This article adopts a comprehensive methodology to analyze and synthesize the existing body of literature on the impact of El Niño on public health and preparedness measures. A systematic and rigorous search strategy was employed using academic databases such as PubMed, ScienceDirect, and JSTOR, with keywords like “El Niño,” “public health,” and “preparedness measures.” The focus was narrowed by including terms like “health outcomes,” “disease prevalence,” and “vulnerability.” Related concepts such as “climate change” and “extreme weather events” were incorporated. Additionally, government health agencies’ reports and global health organizations were reviewed for pertinent information. The selected studies were reviewed based on predefined inclusion and exclusion criteria, including articles focusing on the nexus between El Niño events and their implications for public health outcomes and preparedness strategies. Studies with diverse geographical contexts, health-related impacts, and mitigation efforts were considered to provide a comprehensive understanding. Relevant data from the included studies were systematically extracted and organized. Thematic analysis was employed to identify recurring patterns, themes, and insights across the extracted data. The data were subjected to thematic analysis to identify and categorize common themes and patterns. This process involved in-depth reading, coding, and clustering of data to discern overarching trends and recurring concepts related to El Niño’s influence on public health and preparedness. The synthesized findings from the thematic analysis were structured and presented in a coherent narrative.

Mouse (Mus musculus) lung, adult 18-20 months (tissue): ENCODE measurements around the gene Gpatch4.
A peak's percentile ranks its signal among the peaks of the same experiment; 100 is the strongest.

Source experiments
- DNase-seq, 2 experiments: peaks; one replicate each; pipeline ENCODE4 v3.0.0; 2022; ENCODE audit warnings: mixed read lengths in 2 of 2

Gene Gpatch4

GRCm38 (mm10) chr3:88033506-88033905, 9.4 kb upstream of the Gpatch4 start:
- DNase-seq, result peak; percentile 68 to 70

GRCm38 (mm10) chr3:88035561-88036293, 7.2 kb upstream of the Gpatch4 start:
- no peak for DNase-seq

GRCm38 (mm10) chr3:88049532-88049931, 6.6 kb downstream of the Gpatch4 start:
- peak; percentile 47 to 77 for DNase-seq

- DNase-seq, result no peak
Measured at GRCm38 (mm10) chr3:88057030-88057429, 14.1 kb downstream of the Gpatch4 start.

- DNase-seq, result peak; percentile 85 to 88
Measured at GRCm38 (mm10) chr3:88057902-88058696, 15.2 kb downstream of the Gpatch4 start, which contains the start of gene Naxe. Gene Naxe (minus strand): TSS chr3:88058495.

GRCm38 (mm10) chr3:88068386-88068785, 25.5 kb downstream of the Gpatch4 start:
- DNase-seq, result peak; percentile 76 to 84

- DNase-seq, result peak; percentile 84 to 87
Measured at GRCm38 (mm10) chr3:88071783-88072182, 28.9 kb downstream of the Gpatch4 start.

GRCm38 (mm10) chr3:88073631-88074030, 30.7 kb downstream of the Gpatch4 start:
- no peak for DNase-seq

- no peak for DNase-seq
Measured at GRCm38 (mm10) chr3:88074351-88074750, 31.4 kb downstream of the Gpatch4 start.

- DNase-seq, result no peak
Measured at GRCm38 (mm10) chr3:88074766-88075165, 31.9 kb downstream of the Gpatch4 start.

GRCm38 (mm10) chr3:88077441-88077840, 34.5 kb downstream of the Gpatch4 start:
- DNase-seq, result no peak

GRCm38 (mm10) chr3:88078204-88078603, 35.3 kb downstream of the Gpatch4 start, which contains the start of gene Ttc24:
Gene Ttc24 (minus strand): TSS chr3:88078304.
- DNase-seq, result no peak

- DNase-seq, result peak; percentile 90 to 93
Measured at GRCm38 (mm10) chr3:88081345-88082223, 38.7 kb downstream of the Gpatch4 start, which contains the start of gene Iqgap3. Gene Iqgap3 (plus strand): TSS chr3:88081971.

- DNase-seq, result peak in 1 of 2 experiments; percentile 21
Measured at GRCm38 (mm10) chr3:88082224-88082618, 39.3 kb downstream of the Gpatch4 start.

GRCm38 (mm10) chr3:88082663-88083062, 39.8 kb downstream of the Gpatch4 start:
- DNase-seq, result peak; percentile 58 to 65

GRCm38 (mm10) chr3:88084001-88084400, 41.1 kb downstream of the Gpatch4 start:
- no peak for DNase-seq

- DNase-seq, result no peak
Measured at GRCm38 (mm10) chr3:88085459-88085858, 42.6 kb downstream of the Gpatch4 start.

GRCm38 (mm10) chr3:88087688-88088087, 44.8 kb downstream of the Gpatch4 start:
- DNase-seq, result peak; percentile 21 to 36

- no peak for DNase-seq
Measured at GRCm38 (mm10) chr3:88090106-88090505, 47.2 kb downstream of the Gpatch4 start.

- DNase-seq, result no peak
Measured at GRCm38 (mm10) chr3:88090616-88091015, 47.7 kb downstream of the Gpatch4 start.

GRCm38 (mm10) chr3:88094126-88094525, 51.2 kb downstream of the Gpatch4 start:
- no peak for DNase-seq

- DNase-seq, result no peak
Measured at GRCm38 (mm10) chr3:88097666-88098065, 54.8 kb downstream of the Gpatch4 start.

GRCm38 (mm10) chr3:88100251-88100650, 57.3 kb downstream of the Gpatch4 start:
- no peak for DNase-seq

Public health implications of El Niño